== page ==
What to Know as the Pause on Student Loans Is Set to Expire

College students entering campus this fall may be puzzled by recent headlines about student debt.

Will the moratorium on student loan payments that began early in the pandemic be extended? Will some student debt be erased?

“It’s a very confusing time,” said Regan Fitzgerald, manager of the Pew Charitable Trust’s project on student borrower success.

Here is an overview of what is known and what is unknown and what students should consider.

The moratorium on most federal student loan payments and interest is scheduled to end on Aug. 31. Since students have not yet paid off their loans, the extension will have little impact on students, a financial aid expert said. House says. (But even those who rent at school are benefiting from the suspension. interest on loan.)

And while it’s still unclear whether the Biden administration will forgive some student debt, the relief may be limited. Borrowed loans may be covered (probably before June 30th of this year, Politico) — suggesting that students borrowing in the 2021-22 academic year may benefit. But until plans are announced, “we don’t know what the parameters will be,” Fitzgerald said.

A spokesman for the Department of Education said in an emailed statement that the department’s “extensive debt forgiveness review is ongoing and no decision has been made.”

Fitzgerald said it’s important for borrowers to keep up with student loan options and policies, as the rules seem to change all the time. “Financial awareness around student loans is very important,” she said.

Students who owe money for the fall should focus on what they need instead of guessing if the debt will go away, says the Institute for College, a nonprofit that promotes college affordability. said Michele Streeter, Associate Director of Policy and Advocacy at Access and Success. .

“I strongly recommend that no one should borrow, assuming the loan will be forgiven in the future,” Streeter said. “If I were a borrower, I would turn off the noise and focus on what I need to borrow right now.”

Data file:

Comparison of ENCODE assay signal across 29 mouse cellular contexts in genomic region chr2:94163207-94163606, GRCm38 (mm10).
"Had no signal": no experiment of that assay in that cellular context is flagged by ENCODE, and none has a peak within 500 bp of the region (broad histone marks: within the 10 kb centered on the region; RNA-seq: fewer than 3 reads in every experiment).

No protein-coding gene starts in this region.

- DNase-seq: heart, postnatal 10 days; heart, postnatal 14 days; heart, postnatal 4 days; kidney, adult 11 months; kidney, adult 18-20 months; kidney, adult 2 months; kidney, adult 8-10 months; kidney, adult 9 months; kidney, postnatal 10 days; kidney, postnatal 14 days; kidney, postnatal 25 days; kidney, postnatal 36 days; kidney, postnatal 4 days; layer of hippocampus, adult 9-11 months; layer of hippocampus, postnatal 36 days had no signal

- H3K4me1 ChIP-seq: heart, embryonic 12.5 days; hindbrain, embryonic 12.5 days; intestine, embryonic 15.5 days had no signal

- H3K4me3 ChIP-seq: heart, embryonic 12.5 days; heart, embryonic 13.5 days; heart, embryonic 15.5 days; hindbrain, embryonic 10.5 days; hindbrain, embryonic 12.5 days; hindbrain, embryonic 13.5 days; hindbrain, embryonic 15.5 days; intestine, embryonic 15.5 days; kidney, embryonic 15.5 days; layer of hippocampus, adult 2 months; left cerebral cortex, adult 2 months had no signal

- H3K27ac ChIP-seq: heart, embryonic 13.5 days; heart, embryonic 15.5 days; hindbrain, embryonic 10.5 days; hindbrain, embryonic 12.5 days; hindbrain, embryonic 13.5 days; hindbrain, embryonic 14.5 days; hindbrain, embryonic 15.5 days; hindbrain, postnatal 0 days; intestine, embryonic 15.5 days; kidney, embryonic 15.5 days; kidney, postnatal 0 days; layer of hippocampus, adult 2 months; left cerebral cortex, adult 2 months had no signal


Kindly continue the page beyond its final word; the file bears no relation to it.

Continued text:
Financial aid expert Mark Kantrowitz advises students to “borrow as much as you need, not just as much as you can”. Your total debt at graduation should be less than your expected annual starting salary. Ideally, “much less”.

Abby Shaffros, an attorney at the National Center for Consumer Law, said students are right to worry about borrowing too much, but they should be careful not to overborrow. “I don’t want to borrow less, but I don’t have enough to buy books,” she said.

The Consumer Financial Protection Bureau provides tools on its website to help you determine how safe you can be. Borrow Based on your financial situation and expected income after graduation.

Here are some student loan questions and answers.

1st of July Federal Fees student loan For undergraduates, it rose to 4.99% on loans made by June 2023. Federal loan interest rates are set each spring based on a formula and apply to all new loans made during a given academic year. The interest rate is fixed for the term of the loan. So even if the interest rate on his loan last school year was 3.73%, it wouldn’t change. (Most student loan interest rates are temporarily set to zero during the suspension of payments. Expect normal interest rates to apply once the suspension is lifted.)

In general, dependent students can: Borrow Federal loans up to $5,500 in the first year, $6,500 in the second year, and $7,500 each in the third and fourth years, for an overall cap of $31,000 (if it takes longer to graduate) prepare for). The borrowing limit is higher for independent students and graduate students. If additional funds are needed, parents can borrow so-called plus loans with higher interest rates. (Private lenders also offer student loans, but the loans don’t have the consumer protection of federal loans and aren’t included in the suspension of payments.)

With the August deadline approaching without announcing any plans to resume payments, it seems increasingly likely. “I think it’s very likely that there will be another extension,” Streeter said. Kantrowitz said he believes the moratorium could be extended until next year.

Scott Buchanan, executive director of the Student Loan Servicing Alliance, said loan servicers — companies that send statements and manage borrower payments — have been given “strong guidance” by the Department of Education. and deferred notifying borrowers about the resumption of payments. If the moratorium on payments is not extended, he said, “we have missed an opportunity to prepare for it.”

The New York Times provides a guide for borrowers to prepare for repayment.

A spokesman for the Department of Education said it would contact borrowers directly about ending the payment suspension if a decision is made, adding that President Biden suggested it would be done by the end of August.

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